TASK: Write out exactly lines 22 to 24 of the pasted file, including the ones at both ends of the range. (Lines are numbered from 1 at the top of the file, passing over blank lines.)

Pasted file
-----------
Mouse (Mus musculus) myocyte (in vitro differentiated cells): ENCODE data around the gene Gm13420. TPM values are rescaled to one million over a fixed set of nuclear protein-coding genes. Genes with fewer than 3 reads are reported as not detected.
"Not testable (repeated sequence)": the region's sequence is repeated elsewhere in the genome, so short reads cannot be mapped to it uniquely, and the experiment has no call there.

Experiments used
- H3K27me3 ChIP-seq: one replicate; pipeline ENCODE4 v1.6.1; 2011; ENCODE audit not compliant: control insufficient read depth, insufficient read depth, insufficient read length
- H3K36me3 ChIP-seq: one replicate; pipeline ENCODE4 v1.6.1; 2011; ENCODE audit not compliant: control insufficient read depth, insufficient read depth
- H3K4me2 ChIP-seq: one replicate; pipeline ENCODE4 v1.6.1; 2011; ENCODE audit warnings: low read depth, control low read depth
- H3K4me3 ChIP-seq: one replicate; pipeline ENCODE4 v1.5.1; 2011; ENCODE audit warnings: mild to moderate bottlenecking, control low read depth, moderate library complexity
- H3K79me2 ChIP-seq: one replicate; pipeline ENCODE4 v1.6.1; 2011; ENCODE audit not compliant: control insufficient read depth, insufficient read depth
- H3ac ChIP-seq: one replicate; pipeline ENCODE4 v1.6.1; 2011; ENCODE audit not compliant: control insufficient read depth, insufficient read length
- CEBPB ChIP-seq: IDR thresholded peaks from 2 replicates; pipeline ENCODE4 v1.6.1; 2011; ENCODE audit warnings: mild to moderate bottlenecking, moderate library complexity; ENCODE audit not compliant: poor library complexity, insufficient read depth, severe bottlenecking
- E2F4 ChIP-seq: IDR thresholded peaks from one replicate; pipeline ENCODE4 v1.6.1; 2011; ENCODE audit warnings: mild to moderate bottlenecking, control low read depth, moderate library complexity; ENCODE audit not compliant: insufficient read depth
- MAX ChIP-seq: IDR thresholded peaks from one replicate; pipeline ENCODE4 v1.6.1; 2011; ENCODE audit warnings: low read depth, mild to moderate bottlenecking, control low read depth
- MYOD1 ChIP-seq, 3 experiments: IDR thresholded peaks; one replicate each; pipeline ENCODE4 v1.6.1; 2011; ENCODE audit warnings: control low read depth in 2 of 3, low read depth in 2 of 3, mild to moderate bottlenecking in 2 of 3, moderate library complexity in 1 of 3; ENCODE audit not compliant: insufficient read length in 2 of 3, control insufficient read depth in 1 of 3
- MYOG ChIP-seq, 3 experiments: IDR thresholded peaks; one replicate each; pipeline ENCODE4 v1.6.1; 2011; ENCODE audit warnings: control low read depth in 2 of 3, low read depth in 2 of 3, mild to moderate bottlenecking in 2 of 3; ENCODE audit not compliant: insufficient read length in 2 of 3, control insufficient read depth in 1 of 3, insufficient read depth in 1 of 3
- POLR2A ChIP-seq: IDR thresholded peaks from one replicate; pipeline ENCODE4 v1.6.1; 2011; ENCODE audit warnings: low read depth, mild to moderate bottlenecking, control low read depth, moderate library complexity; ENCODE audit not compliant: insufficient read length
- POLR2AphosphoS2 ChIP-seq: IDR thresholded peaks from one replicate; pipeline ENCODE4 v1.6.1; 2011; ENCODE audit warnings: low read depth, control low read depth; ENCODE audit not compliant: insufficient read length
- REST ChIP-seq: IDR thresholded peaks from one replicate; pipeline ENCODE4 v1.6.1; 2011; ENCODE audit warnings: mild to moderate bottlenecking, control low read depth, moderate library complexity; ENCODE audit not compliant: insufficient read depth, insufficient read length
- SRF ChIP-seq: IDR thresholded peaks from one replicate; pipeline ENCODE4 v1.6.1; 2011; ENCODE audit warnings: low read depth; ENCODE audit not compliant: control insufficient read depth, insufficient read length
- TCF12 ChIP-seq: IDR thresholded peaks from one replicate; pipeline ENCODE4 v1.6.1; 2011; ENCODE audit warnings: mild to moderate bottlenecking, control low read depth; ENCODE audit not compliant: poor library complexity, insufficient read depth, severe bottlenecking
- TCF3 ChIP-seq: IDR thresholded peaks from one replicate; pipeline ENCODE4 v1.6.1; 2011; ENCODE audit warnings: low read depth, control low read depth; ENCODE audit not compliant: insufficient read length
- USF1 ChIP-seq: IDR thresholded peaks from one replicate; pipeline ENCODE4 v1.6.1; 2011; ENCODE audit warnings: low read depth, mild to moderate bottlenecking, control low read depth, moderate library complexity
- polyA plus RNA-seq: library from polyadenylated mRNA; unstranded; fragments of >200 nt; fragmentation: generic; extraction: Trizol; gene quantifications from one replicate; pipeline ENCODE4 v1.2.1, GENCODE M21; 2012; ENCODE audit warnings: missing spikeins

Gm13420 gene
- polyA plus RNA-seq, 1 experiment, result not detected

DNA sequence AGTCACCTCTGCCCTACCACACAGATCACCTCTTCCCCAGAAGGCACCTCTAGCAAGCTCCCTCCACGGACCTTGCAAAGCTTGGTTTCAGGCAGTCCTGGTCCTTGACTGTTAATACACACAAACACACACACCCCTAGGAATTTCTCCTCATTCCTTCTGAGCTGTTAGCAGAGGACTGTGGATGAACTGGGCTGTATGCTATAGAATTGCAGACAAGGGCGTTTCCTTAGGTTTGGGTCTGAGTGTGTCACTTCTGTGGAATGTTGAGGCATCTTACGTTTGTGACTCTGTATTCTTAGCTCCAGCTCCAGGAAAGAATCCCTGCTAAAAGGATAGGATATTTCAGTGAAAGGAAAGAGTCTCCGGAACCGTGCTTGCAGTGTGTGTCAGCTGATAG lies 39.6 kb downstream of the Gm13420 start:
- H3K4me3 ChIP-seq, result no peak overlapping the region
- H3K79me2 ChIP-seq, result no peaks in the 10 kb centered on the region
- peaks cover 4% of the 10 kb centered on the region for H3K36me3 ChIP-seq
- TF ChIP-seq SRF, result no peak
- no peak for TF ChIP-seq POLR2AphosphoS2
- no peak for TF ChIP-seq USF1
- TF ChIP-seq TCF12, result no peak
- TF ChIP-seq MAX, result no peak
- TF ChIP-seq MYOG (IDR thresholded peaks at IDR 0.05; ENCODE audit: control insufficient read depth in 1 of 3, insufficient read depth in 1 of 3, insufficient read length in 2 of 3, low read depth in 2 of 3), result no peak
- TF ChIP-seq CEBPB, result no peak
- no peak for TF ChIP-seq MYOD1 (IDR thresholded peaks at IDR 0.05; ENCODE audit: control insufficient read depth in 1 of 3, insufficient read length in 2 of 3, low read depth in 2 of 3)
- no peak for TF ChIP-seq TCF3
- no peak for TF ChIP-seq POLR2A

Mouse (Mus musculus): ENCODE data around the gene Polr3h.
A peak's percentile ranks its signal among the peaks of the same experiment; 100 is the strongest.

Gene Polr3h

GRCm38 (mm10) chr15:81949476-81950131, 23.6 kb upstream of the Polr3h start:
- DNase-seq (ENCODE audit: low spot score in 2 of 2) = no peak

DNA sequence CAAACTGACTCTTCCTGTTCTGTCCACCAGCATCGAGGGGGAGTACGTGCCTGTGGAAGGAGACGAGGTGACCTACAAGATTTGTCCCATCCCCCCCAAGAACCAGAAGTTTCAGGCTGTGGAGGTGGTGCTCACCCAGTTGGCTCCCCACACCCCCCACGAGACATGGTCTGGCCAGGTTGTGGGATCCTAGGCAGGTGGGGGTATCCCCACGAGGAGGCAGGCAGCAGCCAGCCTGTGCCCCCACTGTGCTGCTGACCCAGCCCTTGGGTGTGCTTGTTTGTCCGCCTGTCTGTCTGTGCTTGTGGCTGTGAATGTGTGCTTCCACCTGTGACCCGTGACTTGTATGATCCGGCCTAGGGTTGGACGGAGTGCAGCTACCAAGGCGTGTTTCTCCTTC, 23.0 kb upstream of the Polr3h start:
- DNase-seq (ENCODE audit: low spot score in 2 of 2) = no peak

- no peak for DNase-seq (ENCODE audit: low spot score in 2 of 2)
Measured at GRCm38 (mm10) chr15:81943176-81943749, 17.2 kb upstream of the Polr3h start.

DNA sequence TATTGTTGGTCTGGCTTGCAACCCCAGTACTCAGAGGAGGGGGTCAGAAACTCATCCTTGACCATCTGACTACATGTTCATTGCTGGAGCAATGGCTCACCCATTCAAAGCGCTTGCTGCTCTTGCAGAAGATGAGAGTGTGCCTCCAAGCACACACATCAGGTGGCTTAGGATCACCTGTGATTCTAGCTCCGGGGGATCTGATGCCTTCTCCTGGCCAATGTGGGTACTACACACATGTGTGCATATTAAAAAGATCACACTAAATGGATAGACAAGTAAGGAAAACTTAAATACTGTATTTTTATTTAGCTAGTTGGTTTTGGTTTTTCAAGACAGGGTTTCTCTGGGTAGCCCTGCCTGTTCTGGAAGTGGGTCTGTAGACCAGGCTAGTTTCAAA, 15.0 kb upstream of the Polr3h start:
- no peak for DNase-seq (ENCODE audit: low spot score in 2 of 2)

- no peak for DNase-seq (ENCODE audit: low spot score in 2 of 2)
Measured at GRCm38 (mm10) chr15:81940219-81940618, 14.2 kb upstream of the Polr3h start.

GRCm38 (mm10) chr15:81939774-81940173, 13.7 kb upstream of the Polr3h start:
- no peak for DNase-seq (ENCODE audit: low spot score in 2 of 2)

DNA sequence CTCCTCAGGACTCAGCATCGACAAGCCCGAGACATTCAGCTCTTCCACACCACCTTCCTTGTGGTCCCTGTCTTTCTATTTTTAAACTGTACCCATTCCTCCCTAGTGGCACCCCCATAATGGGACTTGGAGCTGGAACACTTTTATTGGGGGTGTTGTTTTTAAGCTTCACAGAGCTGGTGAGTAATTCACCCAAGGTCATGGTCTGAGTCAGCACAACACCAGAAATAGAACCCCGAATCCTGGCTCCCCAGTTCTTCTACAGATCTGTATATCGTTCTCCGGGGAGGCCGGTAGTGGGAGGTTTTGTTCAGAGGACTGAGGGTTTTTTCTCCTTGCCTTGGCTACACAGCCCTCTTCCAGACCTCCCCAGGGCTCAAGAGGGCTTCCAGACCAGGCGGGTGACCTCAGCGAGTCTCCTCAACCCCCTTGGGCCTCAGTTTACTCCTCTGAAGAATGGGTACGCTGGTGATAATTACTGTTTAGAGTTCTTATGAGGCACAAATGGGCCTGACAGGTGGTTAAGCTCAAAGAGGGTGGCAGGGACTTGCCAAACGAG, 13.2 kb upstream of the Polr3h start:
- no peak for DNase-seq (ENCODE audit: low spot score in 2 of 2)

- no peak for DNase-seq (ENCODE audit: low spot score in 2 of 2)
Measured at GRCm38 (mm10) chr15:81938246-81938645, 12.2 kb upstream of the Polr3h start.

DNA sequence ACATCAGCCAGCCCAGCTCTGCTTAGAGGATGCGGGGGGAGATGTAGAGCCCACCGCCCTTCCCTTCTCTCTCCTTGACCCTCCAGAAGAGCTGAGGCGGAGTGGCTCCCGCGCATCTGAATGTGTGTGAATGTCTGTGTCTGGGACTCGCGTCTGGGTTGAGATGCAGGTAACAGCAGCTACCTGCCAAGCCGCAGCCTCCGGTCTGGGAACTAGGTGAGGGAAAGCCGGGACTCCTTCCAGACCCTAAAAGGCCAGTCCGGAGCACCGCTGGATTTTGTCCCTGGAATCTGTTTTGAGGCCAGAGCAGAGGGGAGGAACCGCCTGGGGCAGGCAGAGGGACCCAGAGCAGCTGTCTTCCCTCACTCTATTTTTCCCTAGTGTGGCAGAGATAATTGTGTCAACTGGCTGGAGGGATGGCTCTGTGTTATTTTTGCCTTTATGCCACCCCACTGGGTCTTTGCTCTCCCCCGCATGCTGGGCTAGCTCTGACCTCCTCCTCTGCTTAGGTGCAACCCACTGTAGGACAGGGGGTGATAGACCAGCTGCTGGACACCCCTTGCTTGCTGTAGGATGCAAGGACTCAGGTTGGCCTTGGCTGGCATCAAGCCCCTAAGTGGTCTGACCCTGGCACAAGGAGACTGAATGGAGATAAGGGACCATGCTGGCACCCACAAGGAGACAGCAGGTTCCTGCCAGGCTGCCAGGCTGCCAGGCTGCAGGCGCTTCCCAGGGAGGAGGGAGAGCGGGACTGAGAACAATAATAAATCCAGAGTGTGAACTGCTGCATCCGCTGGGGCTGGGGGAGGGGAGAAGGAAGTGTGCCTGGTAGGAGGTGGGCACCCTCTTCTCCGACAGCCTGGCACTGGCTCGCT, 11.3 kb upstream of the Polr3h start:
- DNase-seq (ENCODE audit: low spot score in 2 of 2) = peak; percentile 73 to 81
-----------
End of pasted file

- polyA plus RNA-seq: library from polyadenylated mRNA; unstranded; fragments of >200 nt; fragmentation: generic; extraction: Trizol; gene quantifications from one replicate; pipeline ENCODE4 v1.2.1, GENCODE M21; 2012; ENCODE audit warnings: missing spikeins

Gm13420 gene
- polyA plus RNA-seq, 1 experiment, result not detected